AMEX Blue Cash Preferred: A No Brainer Card for Grocery Spend

Groceries.  One of the biggest expenses in any family’s financial world.  According to the USDA, a family of four spends, on average, over $200 per week on groceries.  In some months, that’s over $1000!  Wouldn’t it be nice if you could easily get some of that back?  Well, of course you can, but how much?  That answer can vary wildly depending on whether you use a card that gives cash back or one that gives points/miles back.  Let’s take a closer look, and in the process I will tell you about my favorite grocery credit card. the Blue Cash Preferred..

You spend a lot of money here…let’s see if we can get you more of it back!

Citi Double Cash: Easy 2%, But Not The Best

Let’s start with an easy one.  Suppose you have the Citi Double Cash Credit Card, which pays 2% on all purchases (1% when you make the purchase, 1% when you pay).  If you spend the aforementioned average of $200 a week, then that’s 52 weeks *$200 per week *2%, or $208 a year.  Since it’s a no annual fee card, you keep all $208.

One of the crown jewels in the cash back landscape…but we can do better on groceries.

AMEX Blue Cash Preferred: A Whopping 6% Back!

By comparison, let’s look at the Blue Cash Preferred from American Express.  This card carries a $95 annual fee, but it pays a whopping 6% cash back on groceries…but only on the first $6,000 per year.  After that, it goes to a melancholy 1% cash back.  So, in our case, that would be $6000 * 6% plus $4400 * 1%, for a total of $404 in a year.  After subtracting the $95 annual fee, we are left with $309.  That’s a big jump over the Citi Double Cash.

My absolute favorite card for groceries

Two Cards Are Better Than One

But, you should know if you have been reading this blog for a while that one card will not change your life.  What if we combine the two?  Suppose we use the Blue Cash Preferred for the first $6000 and then put the rest on the Double Cash?  Then we get $6000 * 6% + $4400 * 2%, or $448.  Once we pay the $95 annual fee (note: there is still only one annual fee), we keep $353.  That’s a rate of return of about 3.6% after the annual fee, and that is outstanding.  Better yet, it’s cash so you can use it any way you like.

blue cash preferred

If you go over $6000 per year…


then use this card to finish the year






Now, it wouldn’t be fair of me to show you only cash back options.  Some people want to earn points or miles, especially when they want to fly international business class.  My blog is really geared more toward families, so I don’t obsess over the international business class thing when I have four people to pay for!  But some of you do, so here goes.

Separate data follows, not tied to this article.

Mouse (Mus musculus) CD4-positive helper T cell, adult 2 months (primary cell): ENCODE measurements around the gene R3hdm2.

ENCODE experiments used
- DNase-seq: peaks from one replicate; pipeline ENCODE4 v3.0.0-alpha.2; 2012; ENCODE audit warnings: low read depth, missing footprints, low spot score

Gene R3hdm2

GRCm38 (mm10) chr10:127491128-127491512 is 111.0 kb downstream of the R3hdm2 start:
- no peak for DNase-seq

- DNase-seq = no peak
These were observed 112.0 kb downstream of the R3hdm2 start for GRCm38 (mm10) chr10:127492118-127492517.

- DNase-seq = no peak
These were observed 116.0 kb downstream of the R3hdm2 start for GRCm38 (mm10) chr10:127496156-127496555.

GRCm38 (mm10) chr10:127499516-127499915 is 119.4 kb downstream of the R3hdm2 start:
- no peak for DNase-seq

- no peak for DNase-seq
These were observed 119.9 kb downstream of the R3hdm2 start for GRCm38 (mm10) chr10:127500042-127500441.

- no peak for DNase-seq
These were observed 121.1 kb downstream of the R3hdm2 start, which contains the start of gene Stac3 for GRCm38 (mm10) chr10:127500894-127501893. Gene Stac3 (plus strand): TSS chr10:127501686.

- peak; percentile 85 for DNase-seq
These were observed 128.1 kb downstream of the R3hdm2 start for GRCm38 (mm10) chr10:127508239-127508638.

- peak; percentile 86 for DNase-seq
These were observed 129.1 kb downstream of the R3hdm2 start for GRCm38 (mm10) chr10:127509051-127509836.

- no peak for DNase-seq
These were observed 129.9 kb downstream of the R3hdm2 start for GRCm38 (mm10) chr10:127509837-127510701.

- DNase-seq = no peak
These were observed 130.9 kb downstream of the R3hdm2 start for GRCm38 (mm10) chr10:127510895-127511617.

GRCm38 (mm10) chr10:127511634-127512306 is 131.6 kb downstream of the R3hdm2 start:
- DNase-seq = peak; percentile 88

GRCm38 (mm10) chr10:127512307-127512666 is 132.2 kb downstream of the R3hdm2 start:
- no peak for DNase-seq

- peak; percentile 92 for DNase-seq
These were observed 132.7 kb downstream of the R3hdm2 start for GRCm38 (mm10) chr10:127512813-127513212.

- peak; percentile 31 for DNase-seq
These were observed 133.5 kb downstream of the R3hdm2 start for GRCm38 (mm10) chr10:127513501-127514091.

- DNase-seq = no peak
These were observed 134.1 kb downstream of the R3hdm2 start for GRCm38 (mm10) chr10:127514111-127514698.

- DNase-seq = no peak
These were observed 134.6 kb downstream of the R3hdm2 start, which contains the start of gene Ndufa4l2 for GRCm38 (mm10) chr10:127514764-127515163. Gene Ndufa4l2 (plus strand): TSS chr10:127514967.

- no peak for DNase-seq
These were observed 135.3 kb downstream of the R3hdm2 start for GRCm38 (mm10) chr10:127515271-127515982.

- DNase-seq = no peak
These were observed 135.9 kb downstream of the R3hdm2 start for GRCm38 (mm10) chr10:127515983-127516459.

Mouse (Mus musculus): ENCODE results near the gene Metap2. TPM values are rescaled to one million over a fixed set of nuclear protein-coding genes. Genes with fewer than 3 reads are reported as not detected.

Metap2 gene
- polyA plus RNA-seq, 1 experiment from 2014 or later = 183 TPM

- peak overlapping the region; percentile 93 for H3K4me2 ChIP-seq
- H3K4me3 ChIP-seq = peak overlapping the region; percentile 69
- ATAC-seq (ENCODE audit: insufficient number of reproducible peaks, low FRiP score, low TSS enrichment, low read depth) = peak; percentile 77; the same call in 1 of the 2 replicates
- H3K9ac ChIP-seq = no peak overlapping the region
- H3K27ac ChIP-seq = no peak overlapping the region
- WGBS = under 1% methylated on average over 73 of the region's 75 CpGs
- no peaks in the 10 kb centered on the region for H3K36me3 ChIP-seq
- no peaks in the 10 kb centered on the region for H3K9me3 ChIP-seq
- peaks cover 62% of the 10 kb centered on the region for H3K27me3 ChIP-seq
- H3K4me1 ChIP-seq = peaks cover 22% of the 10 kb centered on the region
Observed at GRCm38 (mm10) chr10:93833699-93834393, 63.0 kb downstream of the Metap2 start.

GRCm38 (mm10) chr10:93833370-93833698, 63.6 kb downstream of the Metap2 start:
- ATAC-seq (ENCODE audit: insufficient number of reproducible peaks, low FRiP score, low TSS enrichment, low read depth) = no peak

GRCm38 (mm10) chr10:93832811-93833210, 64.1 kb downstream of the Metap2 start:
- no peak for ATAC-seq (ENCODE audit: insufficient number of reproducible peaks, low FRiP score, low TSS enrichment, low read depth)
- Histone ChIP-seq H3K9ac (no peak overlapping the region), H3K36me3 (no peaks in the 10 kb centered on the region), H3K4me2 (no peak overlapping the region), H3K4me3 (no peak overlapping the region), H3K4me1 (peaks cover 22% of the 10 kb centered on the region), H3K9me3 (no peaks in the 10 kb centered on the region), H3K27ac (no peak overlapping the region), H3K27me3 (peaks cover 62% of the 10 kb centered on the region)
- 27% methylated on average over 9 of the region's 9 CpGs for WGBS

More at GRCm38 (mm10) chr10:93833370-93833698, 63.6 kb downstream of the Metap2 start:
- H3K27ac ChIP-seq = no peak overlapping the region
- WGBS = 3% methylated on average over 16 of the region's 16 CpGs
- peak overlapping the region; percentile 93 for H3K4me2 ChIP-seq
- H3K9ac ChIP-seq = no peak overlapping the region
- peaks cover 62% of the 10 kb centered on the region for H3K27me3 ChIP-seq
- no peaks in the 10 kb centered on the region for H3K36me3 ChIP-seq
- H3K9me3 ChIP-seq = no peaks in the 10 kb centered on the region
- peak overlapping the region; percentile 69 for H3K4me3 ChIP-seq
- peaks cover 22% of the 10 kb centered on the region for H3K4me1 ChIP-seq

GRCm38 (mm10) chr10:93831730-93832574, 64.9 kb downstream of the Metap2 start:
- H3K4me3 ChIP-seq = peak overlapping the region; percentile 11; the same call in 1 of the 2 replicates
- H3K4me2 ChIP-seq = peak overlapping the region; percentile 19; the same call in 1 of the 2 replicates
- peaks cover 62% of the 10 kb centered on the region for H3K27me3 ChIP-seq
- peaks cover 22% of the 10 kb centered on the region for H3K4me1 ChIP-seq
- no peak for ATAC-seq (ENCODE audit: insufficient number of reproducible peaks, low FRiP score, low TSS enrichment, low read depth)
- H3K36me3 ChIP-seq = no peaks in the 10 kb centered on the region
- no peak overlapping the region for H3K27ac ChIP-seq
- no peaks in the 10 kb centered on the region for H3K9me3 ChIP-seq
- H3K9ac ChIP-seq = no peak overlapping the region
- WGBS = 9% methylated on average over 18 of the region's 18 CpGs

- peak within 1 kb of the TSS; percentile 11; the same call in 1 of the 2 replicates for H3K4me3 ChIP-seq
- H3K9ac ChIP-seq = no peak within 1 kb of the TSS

Non-Cash Options

American Express also has a card called the Everyday Preferred.  This is the card Tina Fey advertises by the way.  With this card, you earn 3 American Express Membership Rewards points per dollar on groceries, but again, only on the first $6,000 per year (after that, it’s one point per dollar).  If you have 30 transactions in the month, however, you get a 50% bonus on your points.  So, instead of 3 points per dollar, your grocery spend earns 4.5 points per dollar.  Now, at this point, I am hoping you are asking “6% cash back vs. 4.5 Membership Rewards points…which is better?”  Answer: it all depends on what your goal is.  If you want domestic coach airfare, I’d say you are better off with the cash back.  Your rate of return is about the same and you aren’t forced into looking for award seats.  If you want to fly international, especially in business class, then take the points option instead (i.e. sign up for the Everyday Preferred, not the Blue Cash Preferred). 

In another post, I explain why people save their points up for international business class travel.  It’s truly fascinating how valuable your points become, but you will need a lot of them to do it.

Closing Thoughts

Back to the grocery discussion, I hope I have made my case for the American Express Blue Cash Preferred.  It’s a tremendous rate of return on a big spend category for most families.  In case you are wondering, yes, two members of the same household can each own this card, thus allowing you to earn 6% on your first $12,000 in groceries per year rather than just $6,000.  It means double the annual fee, but for some families, it’s totally worth it.  I got that information from a rep at AMEX, so before you both sign up, double check with them first.

Another thing to point out.  Warehouse clubs sell groceries, and lots of you buy lots of those groceries.  BUT you will NOT get 6% cash back on those purchases.  AMEX excludes these clubs from the grocery category. 

What are your favorite grocery cards?

I hope you found this enlightening.  If you enjoyed the post, please pass it on!  Let’s help as many people as we can.

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